How could any book possibly live up to that claim?

Give me a good sleeper hit, one that takes a few months to build a fiercely loyal following, and I’m there. I don’t want to get psyched about something just because someone in a corner office told me to.

(*Side note: Colleen also wonders if Hocking’s e-book fans are going to be willing to pay full price for her books rather than the reduced e-book rate they’ve grown to expect. We’ll see!)

*Oh! But there are other writers out there, too – including moi! I’m going to be presenting a workshop to a group of major-talented high school writers as part of this Long Island English Scholars Program on Friday! That’s tomorrow! We’re talking about breaking rules in our narrative form. Though I’ve been teaching grown-ups about young adult writing for almost three years now (there’s still room to sign up for the April session, by the way!), I have very little experience with working with actual, honest-to-goodness young adults. I can’t decide if I’m more nervous, or more excited. Bit of both, it would seem.


*Double Oh! Tonight is the release party for Sweet Valley Confidential. I. CANNOT. WAIT. Were you Team Elizabeth, or Team Jessica?

*Last but not least, the Children’s Choice Book Awards finalists were announced last week. Congrats, finalists!

I’m hosting this brilliant dude over at the YA Contemps blog today.

If you don’t know Andrew Karre or his work yet, you should, and if you’re an author with the chance to work with him, TAKE IT.

Here’s a snippet:

…You know that “the teenager” is an invention, right? The very concept of adolescence as a stage of life is a construct under constant review by scientists, marketers, and, of course, artists. What it means to be a teenager is a moving target, and every contemporary YA novel, every book with a teenage character, is a push in one direction or another.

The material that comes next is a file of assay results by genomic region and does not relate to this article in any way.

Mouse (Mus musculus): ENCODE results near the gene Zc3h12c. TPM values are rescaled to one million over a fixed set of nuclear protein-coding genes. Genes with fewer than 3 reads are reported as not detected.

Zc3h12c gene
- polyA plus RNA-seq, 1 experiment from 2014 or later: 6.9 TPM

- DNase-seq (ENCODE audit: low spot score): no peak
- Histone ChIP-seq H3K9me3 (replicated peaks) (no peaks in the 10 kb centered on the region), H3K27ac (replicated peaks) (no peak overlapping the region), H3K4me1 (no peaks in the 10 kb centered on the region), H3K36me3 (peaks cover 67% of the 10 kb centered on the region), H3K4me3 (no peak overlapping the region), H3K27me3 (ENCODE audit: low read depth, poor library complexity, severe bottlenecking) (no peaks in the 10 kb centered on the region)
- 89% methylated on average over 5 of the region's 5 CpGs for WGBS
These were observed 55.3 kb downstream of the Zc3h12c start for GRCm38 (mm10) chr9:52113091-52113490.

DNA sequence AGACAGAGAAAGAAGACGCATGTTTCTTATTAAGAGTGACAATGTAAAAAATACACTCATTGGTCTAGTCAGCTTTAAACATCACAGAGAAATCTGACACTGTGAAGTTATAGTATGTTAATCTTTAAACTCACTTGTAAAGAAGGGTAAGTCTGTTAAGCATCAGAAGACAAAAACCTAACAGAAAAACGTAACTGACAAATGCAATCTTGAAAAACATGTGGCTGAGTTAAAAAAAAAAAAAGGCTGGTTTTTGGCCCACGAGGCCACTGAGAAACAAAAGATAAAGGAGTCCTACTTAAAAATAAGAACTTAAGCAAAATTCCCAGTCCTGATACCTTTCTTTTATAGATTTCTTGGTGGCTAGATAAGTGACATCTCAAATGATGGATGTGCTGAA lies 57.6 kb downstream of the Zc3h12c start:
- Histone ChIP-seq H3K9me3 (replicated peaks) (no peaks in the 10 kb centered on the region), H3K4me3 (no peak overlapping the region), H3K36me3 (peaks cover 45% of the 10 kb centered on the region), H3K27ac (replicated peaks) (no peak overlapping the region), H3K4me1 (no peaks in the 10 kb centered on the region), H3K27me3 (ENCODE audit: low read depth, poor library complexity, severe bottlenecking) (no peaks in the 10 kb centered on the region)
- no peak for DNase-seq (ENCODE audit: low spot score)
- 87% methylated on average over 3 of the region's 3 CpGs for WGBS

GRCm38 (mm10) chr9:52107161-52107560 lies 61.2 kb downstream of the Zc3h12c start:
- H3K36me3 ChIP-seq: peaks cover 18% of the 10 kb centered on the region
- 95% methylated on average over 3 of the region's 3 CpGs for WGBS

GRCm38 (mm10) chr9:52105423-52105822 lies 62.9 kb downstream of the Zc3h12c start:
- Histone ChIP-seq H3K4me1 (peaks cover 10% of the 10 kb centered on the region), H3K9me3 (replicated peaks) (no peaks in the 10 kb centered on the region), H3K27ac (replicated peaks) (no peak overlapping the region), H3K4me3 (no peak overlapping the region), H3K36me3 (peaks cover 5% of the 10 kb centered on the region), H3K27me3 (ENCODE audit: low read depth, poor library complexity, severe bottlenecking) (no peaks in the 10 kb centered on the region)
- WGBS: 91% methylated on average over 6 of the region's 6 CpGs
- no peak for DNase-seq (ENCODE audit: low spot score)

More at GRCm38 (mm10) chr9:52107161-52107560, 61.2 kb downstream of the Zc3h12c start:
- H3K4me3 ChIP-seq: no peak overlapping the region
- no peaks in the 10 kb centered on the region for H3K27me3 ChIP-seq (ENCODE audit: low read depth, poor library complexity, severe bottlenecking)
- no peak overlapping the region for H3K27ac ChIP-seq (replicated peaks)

Swing by if you have a chance, and tell ’em I sent ya!

Monday Muse

March 28, 2011


Gloria Steinem turned 77 on Friday, and over at Jezebel, Jessica Coen reminds us that her importance truly cannot and should not be understated. I certainly don’t disagree.

Who better, then, to inspire our writerly muse this Monday morning?

“Writing is the only thing that, when I do it, I don’t feel I should be doing something else.”

Amen to that. So, let’s get to it, shall we?










Bookish goings-on and such.


*’s Featured Title of the week is the very excellent JULIAN GAME by Adele Griffin. I devoured this one.The theme of the month is Risk-taking; swing by and join the conversation!

*The inimitable @Literaticat (for those of you on twitter) offers a great post on how to proceed when your agent just isn’t feeling the love. Sounds like an icky situation that I’ve thankfully had yet to face, but her advice reads sound as ever.

*And speaking of twitter, last week’s twitter #kidlitchat was all about the evolution of self-publishing in the digital age. At my last check-in, folks were tearing up the keyboard; everyone’s got an opinion about this topic.

*On Tuesday night I went to a book release party for the very grown-up nonfiction title THE BLAME GAME by Ben Dattner. It was not unlike a typical YA book release party, except for how I was the only one there (to my knowledge) currently making a living writing YA books.